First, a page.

June 11, 2012 - 10:35pm
Last year I wrote a blog post that showed how the lack of parallelism in computing was a limiter to innovation. My post was inspired by a technology article I read in the Economist magazine – http://www.panasas.com/blog/parallelism-goes-mainstream. The Economist continues to be a trend setter, taking on new topics that highlight a revolution in the IT industry. The May 19th issue takes on a new hot topic with a special report on big data in finance and banking – http://www.economist.com/node/21554743 The article highlights how big data (the use of unstructured data to create business value) is radically changing the face of banking. An innocuous graph in the corner highlights that the amount of data being created in the world (35 zettabytes by 2020) is more than double the amount of storage space that will be available by then. The growth rates are staggering with over 45% compounded annual growth in storage capacity, and no slowdown in sight. The article notes that data growth in the financial sector is accelerating as banking and customers move from bricks and mortar to computers and mobile, and from cash to cards and electronic transfers. But along with these trends comes the opportunity for fraud. It is much easier to electronically rob a bank than the Bonnie and Clyde way. And this is where big data comes into the picture.
Big data gives banks the ability to wade through millions of disparate datasets including emails, web hits, online transactions, location tracking, and much more, looking for patterns of fraud among millions of legitimate transactions. But it doesn’t stop there, as the article notes, banks are “panning for gold,” processing large amounts of data to target consumers with products and services. With cards replacing cash as a payment method, banks have the luxury of being the most clued in entity to a customer’s buying habit because they can see all electronic transactions made by any particular customer, giving them a pretty good idea of how much remaining money they have to spend too. Banks will accumulate Petabytes of data at astounding rates to locate these nuggets.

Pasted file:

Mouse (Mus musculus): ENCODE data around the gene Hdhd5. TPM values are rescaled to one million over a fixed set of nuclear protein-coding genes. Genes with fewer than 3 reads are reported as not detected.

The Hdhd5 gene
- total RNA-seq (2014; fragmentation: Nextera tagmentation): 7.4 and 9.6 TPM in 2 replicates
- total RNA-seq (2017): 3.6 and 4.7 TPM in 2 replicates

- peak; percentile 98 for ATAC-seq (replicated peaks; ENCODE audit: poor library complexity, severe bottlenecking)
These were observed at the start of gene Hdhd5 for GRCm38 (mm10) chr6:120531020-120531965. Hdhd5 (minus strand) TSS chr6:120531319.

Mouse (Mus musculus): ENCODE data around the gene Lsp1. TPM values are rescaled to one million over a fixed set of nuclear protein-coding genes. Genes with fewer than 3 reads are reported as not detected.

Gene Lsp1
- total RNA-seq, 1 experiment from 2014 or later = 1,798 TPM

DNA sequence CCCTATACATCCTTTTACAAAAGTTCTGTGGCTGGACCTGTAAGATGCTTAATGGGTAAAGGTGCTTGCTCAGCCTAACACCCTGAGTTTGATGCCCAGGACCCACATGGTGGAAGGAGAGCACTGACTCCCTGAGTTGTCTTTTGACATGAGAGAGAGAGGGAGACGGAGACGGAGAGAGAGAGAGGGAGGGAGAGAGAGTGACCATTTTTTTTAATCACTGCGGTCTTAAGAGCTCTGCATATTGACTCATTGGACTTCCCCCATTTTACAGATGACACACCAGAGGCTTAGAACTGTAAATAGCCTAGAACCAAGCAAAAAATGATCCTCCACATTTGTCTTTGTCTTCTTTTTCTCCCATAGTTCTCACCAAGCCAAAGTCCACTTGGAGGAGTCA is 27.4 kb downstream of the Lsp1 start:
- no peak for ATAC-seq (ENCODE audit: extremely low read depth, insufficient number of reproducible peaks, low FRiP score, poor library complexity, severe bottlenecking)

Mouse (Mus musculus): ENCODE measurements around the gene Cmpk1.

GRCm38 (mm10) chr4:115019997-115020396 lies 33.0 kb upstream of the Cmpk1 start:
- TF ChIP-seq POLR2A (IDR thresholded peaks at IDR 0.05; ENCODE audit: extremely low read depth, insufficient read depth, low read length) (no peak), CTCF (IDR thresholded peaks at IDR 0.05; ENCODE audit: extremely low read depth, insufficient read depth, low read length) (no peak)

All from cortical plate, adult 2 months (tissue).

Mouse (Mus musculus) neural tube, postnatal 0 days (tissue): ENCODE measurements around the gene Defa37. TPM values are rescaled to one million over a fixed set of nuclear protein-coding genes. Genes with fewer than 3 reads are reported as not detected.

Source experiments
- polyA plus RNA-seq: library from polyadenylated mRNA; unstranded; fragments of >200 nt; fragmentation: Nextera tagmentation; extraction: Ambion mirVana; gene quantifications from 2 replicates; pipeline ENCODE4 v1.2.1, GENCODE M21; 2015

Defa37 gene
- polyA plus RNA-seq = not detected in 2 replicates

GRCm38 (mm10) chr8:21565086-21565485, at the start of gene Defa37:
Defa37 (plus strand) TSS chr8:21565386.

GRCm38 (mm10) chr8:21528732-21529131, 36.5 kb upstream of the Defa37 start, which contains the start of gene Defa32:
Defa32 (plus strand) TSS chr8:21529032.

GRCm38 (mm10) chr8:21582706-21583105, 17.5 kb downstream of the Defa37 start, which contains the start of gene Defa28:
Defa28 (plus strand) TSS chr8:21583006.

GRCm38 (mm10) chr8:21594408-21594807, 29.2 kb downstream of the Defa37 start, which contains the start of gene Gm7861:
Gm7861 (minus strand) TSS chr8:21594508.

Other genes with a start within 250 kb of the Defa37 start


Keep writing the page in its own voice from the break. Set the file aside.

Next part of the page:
So what has all this got to do with storage? Big data is going to require big storage to service the growth in the financial sector. To provide some context, 10 terabytes (TB) of storage will grow to 64TB in five years and 410TB in 10 years, based on the Economist growth predictions. Most of that data growth will be unstructured and varied in type. This poses a challenge on two fronts for legacy storage systems that were designed for highly structured environments. Traditional scale-up NAS systems created silos of data, customer credit card transactions reside on a different system than ATM withdrawals, online access is a different system again, as are mortgages and investments. To extract value from the disparate datasets, they have to be combined in complex models that can query all different data types and scenarios.
Big data demands that many different data sorts are combined to provide valuable intelligence, whether it is fraud protection or increasing sales. Given the unpredictability of the data growth (who knows what data will be valuable next year or the year after?) systems must be capable of growing in line with the rate of data acquisition. A modular, scalable architecture will be mandatory to manage this environment. In addition, performance has to be maintained as the system size grows and the datasets continue to get bigger. Storage systems will need to scale to thousands of storage nodes not tens of nodes, which is typically the limit of legacy systems. Compare that to the Panasas ActiveStor family of high performance, scale-out storage appliances which has been deployed into environments that support over a 1000 nodes and petabytes of storage in a single file system – and the Panasas architecture has no upper limit. All this capacity is made available with no performance hit because the system was built to scale to meet the demands of high performance computing doing complex simulations. This is thanks to the Panasas distributed file system that can handle thousands of I/O requests in parallel and without the bottlenecks of traditional filer heads. Panasas ActiveStor will grow as a bank’s needs grow and it ensures that IT folks can focus on extracting value from their data, and not on worrying about what to do when the system runs out of space or stalls because it can’t keep up with the volume of data that’s being analyzed.